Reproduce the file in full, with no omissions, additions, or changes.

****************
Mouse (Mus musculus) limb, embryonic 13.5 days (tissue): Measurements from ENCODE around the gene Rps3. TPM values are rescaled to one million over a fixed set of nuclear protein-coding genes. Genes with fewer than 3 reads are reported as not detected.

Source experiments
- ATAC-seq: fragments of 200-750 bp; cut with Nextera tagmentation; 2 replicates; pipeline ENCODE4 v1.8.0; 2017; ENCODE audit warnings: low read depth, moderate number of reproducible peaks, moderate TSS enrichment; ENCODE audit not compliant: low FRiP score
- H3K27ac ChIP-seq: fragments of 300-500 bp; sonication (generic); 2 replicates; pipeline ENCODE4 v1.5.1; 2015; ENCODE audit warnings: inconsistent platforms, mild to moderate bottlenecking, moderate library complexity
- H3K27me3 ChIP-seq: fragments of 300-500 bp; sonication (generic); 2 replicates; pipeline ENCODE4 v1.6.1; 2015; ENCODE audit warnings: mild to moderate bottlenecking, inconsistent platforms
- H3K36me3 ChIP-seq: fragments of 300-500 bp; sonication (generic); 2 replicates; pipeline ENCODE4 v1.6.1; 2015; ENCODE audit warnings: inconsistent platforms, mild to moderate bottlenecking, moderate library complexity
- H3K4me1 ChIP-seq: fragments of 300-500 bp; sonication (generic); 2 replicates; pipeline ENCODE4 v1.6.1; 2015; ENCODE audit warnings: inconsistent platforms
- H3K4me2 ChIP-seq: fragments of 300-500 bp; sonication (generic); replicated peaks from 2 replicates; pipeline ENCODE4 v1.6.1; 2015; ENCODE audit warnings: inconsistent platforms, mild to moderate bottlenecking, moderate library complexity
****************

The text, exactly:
Mouse (Mus musculus) limb, embryonic 13.5 days (tissue): Measurements from ENCODE around the gene Rps3. TPM values are rescaled to one million over a fixed set of nuclear protein-coding genes. Genes with fewer than 3 reads are reported as not detected.

Source experiments
- ATAC-seq: fragments of 200-750 bp; cut with Nextera tagmentation; 2 replicates; pipeline ENCODE4 v1.8.0; 2017; ENCODE audit warnings: low read depth, moderate number of reproducible peaks, moderate TSS enrichment; ENCODE audit not compliant: low FRiP score
- H3K27ac ChIP-seq: fragments of 300-500 bp; sonication (generic); 2 replicates; pipeline ENCODE4 v1.5.1; 2015; ENCODE audit warnings: inconsistent platforms, mild to moderate bottlenecking, moderate library complexity
- H3K27me3 ChIP-seq: fragments of 300-500 bp; sonication (generic); 2 replicates; pipeline ENCODE4 v1.6.1; 2015; ENCODE audit warnings: mild to moderate bottlenecking, inconsistent platforms
- H3K36me3 ChIP-seq: fragments of 300-500 bp; sonication (generic); 2 replicates; pipeline ENCODE4 v1.6.1; 2015; ENCODE audit warnings: inconsistent platforms, mild to moderate bottlenecking, moderate library complexity
- H3K4me1 ChIP-seq: fragments of 300-500 bp; sonication (generic); 2 replicates; pipeline ENCODE4 v1.6.1; 2015; ENCODE audit warnings: inconsistent platforms
- H3K4me2 ChIP-seq: fragments of 300-500 bp; sonication (generic); replicated peaks from 2 replicates; pipeline ENCODE4 v1.6.1; 2015; ENCODE audit warnings: inconsistent platforms, mild to moderate bottlenecking, moderate library complexity